It’s the day of Cosimo Matassa’s funeral, and Davis Rogan and I are sitting in the kitchen of Esplanade Studios eating his wife’s cookies and talking up his new record that is being recorded upstairs.
“Kind of fitting that I’m missing Cos’ funeral because I’m recording an album,” he says. “He’d like that. I mean, WWCD. What would Cos do?”
Rogan is midway through recording his third solo record and so far, so good. We laugh as he takes another bite of the excellent cookies and says, “This is not your usual studio fare. It’s usually been whiskey and hydroponic marijuana.” Rogan is well aware of his reputation based mainly on the “Treme” character and a couple of notorious incidents (which will go unmentioned until statutes of limitation have passed), but he’s been reigning it in.
“Having a wife at home who can make these fine-ass cookies helps,” he says with a smile. “With this record, I’m trying to lose the chaos of my previous sessions, but keep the edge. I’ve done this by the seat of my pants before. I want this one to be raw and funky, but without the chaos.”
Steve Himelfarb, former engineer extraordinaire and now baker extraordinaire [Cake Cafe & Bakery], is hanging out for the morning and confirms Rogan’s new approach. “You want to be prepared with a foundation with a solid, rehearsed rhythm section,” Himmelfarb says. “Having the bottom covered gives you the opportunity to be more creative on the top end with overdubs and mixing and such.”
“Yeah,” Rogan agrees, “you want to combine being in the moment and being prepared.”
We walk upstairs. Esplanade Studios is housed in a former church; it is a beautiful space, airy and full of natural light. It smells new from new carpet and new woodwork. We walk into the control room, which is the former choir loft. It is much bigger than most control rooms I’ve been in. It is full of the usual pre-amps, compressors, equalizers and other pieces of outboard equipment. The main mixing board faces a window into the main studio and it is bigger than big. It is 10 feet long, and apparently the board that mixed “We Are the World” as well as Thomas Dolby. It has lots of dials and lights and faders. The board looks like it could land the Space Shuttle, which would be only a little harder than managing all the voices and egos at the “We Are the World” session.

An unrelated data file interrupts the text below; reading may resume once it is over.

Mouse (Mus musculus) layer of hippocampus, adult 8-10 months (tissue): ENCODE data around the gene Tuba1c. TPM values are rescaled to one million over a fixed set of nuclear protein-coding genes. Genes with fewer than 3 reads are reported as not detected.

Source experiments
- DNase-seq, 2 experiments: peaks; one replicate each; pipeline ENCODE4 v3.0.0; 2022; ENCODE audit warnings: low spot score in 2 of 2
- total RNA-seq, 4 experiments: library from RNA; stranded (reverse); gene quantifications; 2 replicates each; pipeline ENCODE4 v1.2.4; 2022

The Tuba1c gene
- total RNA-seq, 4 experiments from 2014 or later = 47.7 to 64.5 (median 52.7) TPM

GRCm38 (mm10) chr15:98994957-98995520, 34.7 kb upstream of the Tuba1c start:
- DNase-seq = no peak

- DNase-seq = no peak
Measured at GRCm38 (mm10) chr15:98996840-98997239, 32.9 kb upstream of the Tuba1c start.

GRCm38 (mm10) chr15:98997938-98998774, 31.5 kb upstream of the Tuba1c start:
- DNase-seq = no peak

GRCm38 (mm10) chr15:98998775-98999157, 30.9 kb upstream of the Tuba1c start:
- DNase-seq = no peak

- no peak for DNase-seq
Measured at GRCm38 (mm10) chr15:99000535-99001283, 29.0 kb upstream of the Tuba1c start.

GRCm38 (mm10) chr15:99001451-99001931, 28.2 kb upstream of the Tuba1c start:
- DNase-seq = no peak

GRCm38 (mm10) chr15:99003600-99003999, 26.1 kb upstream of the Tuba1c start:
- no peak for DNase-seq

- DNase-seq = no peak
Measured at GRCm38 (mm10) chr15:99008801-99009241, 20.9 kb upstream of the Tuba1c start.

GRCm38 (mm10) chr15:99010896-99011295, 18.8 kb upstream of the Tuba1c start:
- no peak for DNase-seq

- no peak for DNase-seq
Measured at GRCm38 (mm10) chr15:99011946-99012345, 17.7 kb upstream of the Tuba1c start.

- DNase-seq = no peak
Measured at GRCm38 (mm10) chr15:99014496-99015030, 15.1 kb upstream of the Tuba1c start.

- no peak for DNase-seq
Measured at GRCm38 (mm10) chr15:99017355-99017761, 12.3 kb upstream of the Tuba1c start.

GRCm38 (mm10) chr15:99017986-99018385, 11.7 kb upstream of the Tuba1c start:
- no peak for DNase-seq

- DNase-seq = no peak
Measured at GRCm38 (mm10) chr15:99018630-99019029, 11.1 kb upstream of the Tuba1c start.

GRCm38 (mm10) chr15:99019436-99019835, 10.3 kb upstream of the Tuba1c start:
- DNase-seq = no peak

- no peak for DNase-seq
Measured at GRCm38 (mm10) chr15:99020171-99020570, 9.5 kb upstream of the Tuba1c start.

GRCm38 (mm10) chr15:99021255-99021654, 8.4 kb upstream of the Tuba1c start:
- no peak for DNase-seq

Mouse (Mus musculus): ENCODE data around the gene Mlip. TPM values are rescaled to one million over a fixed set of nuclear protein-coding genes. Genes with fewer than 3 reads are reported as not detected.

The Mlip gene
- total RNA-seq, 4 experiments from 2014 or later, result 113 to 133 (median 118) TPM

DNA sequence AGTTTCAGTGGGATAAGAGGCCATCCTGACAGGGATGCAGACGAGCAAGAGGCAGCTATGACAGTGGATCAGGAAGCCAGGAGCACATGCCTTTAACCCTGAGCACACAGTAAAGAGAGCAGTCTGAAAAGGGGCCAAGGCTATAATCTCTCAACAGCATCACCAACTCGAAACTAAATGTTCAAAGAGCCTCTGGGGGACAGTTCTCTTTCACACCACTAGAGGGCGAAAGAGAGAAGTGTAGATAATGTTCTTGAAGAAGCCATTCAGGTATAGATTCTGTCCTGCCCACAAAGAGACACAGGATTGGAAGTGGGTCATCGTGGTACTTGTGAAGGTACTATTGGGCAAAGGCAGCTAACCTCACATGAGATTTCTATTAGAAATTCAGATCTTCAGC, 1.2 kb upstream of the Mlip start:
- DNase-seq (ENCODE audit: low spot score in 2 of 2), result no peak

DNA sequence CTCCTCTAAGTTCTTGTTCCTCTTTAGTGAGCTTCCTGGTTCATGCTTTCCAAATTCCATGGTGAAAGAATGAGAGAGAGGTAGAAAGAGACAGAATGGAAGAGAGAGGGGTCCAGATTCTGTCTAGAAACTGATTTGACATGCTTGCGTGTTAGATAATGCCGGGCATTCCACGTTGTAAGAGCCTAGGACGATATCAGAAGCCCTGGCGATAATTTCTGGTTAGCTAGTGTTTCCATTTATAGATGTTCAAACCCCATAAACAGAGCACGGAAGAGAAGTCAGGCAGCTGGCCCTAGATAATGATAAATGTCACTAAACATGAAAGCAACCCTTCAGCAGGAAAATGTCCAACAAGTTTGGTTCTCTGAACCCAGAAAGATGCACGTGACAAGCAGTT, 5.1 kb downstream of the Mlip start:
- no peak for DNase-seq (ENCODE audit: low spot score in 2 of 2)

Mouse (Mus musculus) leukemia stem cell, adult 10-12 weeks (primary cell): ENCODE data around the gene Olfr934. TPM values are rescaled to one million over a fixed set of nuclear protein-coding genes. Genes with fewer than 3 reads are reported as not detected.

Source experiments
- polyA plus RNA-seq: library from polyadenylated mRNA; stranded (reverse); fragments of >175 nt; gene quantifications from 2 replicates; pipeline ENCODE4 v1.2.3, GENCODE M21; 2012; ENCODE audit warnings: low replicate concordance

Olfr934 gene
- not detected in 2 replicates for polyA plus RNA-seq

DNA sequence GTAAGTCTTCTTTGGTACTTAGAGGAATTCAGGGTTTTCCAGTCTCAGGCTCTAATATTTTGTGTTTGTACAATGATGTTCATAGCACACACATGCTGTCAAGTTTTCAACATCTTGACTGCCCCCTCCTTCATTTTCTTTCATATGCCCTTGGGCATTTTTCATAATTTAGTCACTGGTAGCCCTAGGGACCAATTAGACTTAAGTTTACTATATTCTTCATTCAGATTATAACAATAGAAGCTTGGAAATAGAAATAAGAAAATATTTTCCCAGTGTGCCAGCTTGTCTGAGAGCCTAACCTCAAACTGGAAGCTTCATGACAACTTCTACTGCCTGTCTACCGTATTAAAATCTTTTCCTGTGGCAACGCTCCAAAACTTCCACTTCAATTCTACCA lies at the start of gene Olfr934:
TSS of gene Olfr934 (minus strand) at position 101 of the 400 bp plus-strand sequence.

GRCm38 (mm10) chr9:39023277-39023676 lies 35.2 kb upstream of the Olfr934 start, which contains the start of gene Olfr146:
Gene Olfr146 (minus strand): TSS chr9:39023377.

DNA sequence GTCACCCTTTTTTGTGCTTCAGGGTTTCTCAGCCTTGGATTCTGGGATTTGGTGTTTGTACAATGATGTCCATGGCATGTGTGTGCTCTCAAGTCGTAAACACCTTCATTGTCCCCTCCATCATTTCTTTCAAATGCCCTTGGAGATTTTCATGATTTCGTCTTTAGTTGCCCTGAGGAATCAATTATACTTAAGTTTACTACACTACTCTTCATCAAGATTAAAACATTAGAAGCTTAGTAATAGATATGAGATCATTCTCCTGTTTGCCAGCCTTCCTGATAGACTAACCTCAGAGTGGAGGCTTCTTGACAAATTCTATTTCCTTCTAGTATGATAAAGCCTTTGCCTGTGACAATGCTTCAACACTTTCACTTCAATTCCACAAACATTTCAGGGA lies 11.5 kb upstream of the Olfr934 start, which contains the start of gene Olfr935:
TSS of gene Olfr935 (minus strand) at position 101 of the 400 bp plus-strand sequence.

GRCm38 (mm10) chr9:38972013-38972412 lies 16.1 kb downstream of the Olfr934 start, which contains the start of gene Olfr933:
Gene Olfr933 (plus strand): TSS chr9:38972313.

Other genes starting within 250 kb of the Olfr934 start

Off to the side, Esplanade Studios owner and engineer (and Best of the Beat recipient) Misha Kachkachshivili confers at a computer with André Bohren, who is producing Rogan’s record.
“I have a propensity to overthink everything,” Rogan says of why he picked Bohren as producer, “and André can pull things into focus. He’s friendly, reasonable, and everyone has respect for his studio chops and musicianship.”
As Rogan talks, Bohren and Kackkachshivili are working with tenor saxophonist Travis Blotsky (Creole String Beans) on his solo on the album’s cover of “Will You Still Love Me Tomorrow.” For those who have never been in a recording session, it can be mostly “hurry-up-and-wait” forms of tedium. Hearing someone, even someone like Blotsky, record a solo over and over is an example. He tries it like Lee Allen following the melody, and then with a little more velocity. Kackkachshivili and Bohren discuss what it needs. More vibrato? More aggression? You can see how sessions can get tense even among such agreeable folk.
Finally, Bohren speaks into the control room microphone: “Travis, rip it like you’re at the Spotted Cat on a Saturday night and there are 35 fine-ass females getting drunk, wanting you, and you’re single.”
Blotsky does it. And that’s the magic, when the boredom gives way and you hear a song come together. It’s utterly fascinating to witness and be a part of.
Rogan and I leave and he takes me back downstairs. He plays for me previews of some of the cuts on this record, all originals except for “Will You Still Love Me Tomorrow,” which they are cutting with a New Orleans rhythm-and-blues vibe. Rogan is one of a handful of players who is still writing and playing real New Orleans R&B. He might be singing about the battle between Martin Luther King, Jr. and Godzilla, but it’s got a Huey “Piano” Smith and the Clowns sound. In that vein, there is a song called “No Blues” with a snakey, sassy baritone line (baritone sax is the secret weapon of New Orleans funk and R&B.) “It’s definitely rhythm and blues and funk, but with a songwriter behind it,” Davis says as he pours some coffee. He then plays a snippet of “Dirty Dapper Old Man,” his ode to the late “Uncle” Lionel Battiste, a tune with almost as much of a New Orleans feel as its subject. Rogan is also resurrecting two tracks from his crazy ’90s sousaphonk band All That, “So Long” and “Let Me In,” now done in rootsier, bluesier fashion. “In fact,” Rogan remembers, “Misha mastered the All That live album back in 2001.”
Then there are the usual doses of Rogan humor in “Prop Weed,” a reggae number about all the fake marijuana the cast of “Treme” had to smoke during the filming of the series. As we laugh over that, Rogan is called back upstairs.
“I want the record to come out in plenty of time for Mardi Gras and the festivals,” he says as he begins to head and back into the studio and I make my way to Matassa’s funeral, “so it doesn’t get lost in the Jazz Fest record-release shuffle or the same thing around Christmas. I’ve been around the block with this. Now I’m older, wiser, and trying to do it right.”